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I’ve posted four new videos on how to read the bones using Sheloya’s Hoodoo Bones system:
Sheloya shows and talks about various nkisi used in Vodun and diaspora systems.
At the Orisha Online Altar, I’ve made a list of Orishas and Lwa. In this article, I will focus on Allies of Obeah and Hoodoo. Even though Hoodoo was in the past considered more “Baptist” and less deity dependent, lately there has been more of a merging between Hoodoo and Obeah in North America. So I don’t think it wise to view them as so far apart. Another thing to note about this list is that some of these are Spirits from Native American belief systems who have been brought in by people of mixed culture or ancestry.
Ancestors – In diaspora systems, one may venerate their own ancestors as well as others’ and notable people they admire. Marie Laveau is a common appearance on many Hoodoo, Voudou, and even some Obeah practitioners’ altars. If they were very powerful in their earthly life, some of their identity may be retained aside of the collective Ancestors (Egungun). So they can be called upon for help or advice.
Animal Spirits – Every animal including man, has a Spirit who is in charge of them. This being represents the both the ideal and the baser side of a particular creature. One of the key features of Obeah is that it addresses evolutionary chains, the connection between animals. For instance, humans and chimpanzees share connection to the Papa Ape, and all vertebrates share a connection to the Papa Snake. This is one reason for keeping various animal parts around. A rippling in a jar or twitch of a preserved paw can give us information about what is going on around us and even tell us whether or not someone is telling the truth.
Sometimes animal Spirits will take on a human or semi human form or speak with a human voice in order to relate to mankind, give a person a message, or perhaps for general mischief. There are stories of these encounters in just about every culture.
Archangels – The Archangels Michael, Gabriel, and Refael among others, are often called upon in root work. This is a “Baptist” tradition because non Catholics did not generally name Orishas after the Saints, but also comes from the influence of works such as the Key of Solomon and the Book of Abramelin.
Black Angels, Blood Angels, Jumpers – The restless Spirits of children who were killed due to the horrors of slavery. They can be angry and take out their anger on people for many generations because they are frustrated and afraid to go back to the Ancestors because it would mean being reborn into this world. Sometimes they will be almost convinced, and then as a trial or to be purposefully cruel, inhabit the body of a child when a woman is pregnant, and then leave, causing her to miscarry repeatedly. Because they did not go to the Ancestors, they are still angry and carry that pain. To stop the repeated miscarriages and stillbirths, the ghost child must be convinced to go to the Ancestors or that the parents will make sure nothing happens to them that happened before. Often when they do finally settle down, the child is born extremely intelligent, but with some disability to mark them as a special child of Obatala. Related to Abiku in Africa, the souls of children who died before the age of 12.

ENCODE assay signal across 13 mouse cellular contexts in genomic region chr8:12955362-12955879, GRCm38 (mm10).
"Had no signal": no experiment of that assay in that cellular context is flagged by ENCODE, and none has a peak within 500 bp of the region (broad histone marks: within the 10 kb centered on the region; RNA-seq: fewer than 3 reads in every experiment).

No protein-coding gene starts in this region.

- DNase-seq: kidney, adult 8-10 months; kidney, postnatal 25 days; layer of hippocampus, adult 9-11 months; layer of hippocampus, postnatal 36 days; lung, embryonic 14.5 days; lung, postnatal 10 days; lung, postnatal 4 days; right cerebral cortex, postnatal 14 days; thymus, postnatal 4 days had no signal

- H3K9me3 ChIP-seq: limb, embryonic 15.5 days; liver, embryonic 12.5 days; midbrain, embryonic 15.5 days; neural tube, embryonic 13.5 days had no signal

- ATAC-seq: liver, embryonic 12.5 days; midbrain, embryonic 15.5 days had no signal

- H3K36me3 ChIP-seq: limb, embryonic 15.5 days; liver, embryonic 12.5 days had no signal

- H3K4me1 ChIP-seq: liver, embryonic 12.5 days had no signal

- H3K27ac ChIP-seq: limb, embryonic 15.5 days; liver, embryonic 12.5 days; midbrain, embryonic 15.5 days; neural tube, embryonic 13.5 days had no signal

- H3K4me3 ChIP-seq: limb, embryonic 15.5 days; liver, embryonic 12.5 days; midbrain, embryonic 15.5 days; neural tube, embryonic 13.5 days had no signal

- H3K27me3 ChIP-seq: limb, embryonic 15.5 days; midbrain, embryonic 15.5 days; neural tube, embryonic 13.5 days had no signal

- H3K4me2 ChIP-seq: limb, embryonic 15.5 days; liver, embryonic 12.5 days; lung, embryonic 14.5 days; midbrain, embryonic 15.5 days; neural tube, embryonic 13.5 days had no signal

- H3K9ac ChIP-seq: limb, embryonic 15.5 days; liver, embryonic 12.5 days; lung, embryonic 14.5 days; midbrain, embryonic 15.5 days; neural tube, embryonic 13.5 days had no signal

Bone Spirits – Closely related to the main animal Spirits, these are the spirits of individual animals whose bones or other parts one is using for divination or other mystical purposes. Though many are uncareful about this, it is important to gain the consent of the animal as an individual or to appease its Papa and/or Mama Spirit before using its parts. Someone at the priestly level doing their own harvesting would be expected to gain consent from the individual and appease the Parent Spirit. A layperson would just need to be sure to appease the Parent Spirit since they are less sensitive and probably not actually using the parts except as clothing, food, ornamentation, or good luck charms. If one has not appeased the Parent Spirit, a good luck charm can be a bad luck charm. Another important thing to note is that at some point, the bones or other parts may wish to be lain to rest. They should be given a proper burial or cremation and dispersal.
Brigitte, Miss Brigid, Mama Brigitte – Basically Maman Brigitte. She is the nice older White lady in stories who helps slaves escape or brings food to the poor or teaches Black people to read and otherwise support themselves and then magically disappears. She looks very frail, but has super strength and the power to make glamours to hide people. When nothing else can be done, she waves her hand and attackers die from the draft it creates. She is very benevolent but very powerful.
Death or Mr. Bones – Everyone who walks the “path of bones” in earnest has met Death. All that lives has an appointment with him. Although some may view dealing with Death as the creepy side of Obeah, they should remember that many of the good things in life are because of Death.